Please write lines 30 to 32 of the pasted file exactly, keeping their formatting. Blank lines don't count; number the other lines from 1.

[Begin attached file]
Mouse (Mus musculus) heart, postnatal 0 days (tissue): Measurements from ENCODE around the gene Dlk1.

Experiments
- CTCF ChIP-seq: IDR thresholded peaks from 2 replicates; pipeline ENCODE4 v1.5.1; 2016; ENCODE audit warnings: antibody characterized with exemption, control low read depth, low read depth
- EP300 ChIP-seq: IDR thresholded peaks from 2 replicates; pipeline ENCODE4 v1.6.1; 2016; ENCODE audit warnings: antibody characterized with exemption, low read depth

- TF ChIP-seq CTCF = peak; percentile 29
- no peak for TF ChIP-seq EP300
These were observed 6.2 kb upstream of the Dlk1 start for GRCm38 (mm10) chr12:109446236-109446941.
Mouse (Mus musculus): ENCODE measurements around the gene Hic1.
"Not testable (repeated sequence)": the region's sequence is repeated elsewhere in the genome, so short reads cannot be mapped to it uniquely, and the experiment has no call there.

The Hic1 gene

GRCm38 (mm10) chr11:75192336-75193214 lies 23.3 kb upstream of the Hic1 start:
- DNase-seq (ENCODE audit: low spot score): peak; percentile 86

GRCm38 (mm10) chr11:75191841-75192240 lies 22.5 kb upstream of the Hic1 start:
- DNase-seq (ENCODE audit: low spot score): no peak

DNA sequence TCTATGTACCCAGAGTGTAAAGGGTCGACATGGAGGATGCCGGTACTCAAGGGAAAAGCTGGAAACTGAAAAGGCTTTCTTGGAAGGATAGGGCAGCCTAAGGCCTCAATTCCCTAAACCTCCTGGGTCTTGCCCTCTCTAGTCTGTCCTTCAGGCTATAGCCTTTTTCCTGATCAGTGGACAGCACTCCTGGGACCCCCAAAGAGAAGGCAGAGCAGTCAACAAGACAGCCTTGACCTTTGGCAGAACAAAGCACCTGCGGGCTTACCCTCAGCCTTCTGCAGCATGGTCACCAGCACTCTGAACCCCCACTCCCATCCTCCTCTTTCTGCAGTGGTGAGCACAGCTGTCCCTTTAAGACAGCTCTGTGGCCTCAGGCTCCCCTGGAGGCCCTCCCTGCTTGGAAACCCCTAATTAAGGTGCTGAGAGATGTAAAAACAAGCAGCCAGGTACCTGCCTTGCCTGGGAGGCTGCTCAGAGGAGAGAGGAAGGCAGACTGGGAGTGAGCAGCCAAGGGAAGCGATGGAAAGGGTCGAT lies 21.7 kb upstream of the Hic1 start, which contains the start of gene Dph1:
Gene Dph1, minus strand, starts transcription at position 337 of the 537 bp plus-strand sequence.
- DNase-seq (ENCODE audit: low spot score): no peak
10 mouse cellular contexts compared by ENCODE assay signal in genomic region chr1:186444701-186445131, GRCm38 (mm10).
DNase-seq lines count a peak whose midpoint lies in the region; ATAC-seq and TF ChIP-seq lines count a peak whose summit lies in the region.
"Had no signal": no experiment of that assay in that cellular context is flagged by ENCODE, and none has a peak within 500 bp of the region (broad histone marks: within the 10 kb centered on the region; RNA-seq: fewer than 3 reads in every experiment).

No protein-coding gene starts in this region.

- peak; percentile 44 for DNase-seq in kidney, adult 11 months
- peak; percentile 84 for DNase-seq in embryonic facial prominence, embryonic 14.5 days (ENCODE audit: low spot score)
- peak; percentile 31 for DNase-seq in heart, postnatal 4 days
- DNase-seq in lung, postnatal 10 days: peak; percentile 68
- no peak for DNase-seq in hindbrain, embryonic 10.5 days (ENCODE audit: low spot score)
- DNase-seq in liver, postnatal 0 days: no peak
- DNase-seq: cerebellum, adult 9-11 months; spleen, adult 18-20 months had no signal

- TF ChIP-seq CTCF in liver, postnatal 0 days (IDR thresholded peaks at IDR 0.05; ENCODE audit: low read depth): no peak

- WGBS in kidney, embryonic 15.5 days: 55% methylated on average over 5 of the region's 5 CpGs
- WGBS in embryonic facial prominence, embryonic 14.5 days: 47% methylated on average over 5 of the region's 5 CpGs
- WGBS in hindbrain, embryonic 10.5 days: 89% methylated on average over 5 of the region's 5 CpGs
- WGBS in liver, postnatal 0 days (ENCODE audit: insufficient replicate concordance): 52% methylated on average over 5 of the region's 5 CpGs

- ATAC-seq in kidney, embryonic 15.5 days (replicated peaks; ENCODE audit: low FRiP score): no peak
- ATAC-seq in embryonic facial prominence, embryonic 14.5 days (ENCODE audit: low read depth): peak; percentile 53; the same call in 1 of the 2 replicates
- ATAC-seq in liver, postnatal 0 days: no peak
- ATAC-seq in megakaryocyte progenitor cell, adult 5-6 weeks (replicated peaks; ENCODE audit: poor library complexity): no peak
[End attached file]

- WGBS in kidney, embryonic 15.5 days: 55% methylated on average over 5 of the region's 5 CpGs
- WGBS in embryonic facial prominence, embryonic 14.5 days: 47% methylated on average over 5 of the region's 5 CpGs
- WGBS in hindbrain, embryonic 10.5 days: 89% methylated on average over 5 of the region's 5 CpGs